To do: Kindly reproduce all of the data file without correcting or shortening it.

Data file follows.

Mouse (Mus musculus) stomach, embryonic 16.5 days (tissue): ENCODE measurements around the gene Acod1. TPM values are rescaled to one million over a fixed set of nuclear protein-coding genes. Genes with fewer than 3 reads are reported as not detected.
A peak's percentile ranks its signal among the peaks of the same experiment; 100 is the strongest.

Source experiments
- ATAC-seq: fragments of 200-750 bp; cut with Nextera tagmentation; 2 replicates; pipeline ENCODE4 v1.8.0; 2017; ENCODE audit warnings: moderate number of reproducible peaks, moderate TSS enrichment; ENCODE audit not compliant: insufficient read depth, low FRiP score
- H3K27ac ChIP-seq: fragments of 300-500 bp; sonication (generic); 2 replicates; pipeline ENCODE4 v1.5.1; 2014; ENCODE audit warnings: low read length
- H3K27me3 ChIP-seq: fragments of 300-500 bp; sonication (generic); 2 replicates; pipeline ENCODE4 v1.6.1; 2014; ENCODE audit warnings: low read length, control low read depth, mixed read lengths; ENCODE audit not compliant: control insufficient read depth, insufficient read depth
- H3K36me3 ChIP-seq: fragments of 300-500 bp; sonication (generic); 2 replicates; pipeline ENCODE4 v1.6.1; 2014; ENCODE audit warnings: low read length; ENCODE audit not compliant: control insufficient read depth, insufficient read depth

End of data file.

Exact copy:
Mouse (Mus musculus) stomach, embryonic 16.5 days (tissue): ENCODE measurements around the gene Acod1. TPM values are rescaled to one million over a fixed set of nuclear protein-coding genes. Genes with fewer than 3 reads are reported as not detected.
A peak's percentile ranks its signal among the peaks of the same experiment; 100 is the strongest.

Source experiments
- ATAC-seq: fragments of 200-750 bp; cut with Nextera tagmentation; 2 replicates; pipeline ENCODE4 v1.8.0; 2017; ENCODE audit warnings: moderate number of reproducible peaks, moderate TSS enrichment; ENCODE audit not compliant: insufficient read depth, low FRiP score
- H3K27ac ChIP-seq: fragments of 300-500 bp; sonication (generic); 2 replicates; pipeline ENCODE4 v1.5.1; 2014; ENCODE audit warnings: low read length
- H3K27me3 ChIP-seq: fragments of 300-500 bp; sonication (generic); 2 replicates; pipeline ENCODE4 v1.6.1; 2014; ENCODE audit warnings: low read length, control low read depth, mixed read lengths; ENCODE audit not compliant: control insufficient read depth, insufficient read depth
- H3K36me3 ChIP-seq: fragments of 300-500 bp; sonication (generic); 2 replicates; pipeline ENCODE4 v1.6.1; 2014; ENCODE audit warnings: low read length; ENCODE audit not compliant: control insufficient read depth, insufficient read depth